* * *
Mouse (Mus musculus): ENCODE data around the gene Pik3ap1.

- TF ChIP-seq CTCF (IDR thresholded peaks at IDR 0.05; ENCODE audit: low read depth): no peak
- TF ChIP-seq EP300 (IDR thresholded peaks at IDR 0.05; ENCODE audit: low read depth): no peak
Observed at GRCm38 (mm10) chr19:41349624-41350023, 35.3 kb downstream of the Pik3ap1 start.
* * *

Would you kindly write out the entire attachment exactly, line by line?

Mouse (Mus musculus): ENCODE data around the gene Pik3ap1.

- TF ChIP-seq CTCF (IDR thresholded peaks at IDR 0.05; ENCODE audit: low read depth): no peak
- TF ChIP-seq EP300 (IDR thresholded peaks at IDR 0.05; ENCODE audit: low read depth): no peak
Observed at GRCm38 (mm10) chr19:41349624-41350023, 35.3 kb downstream of the Pik3ap1 start.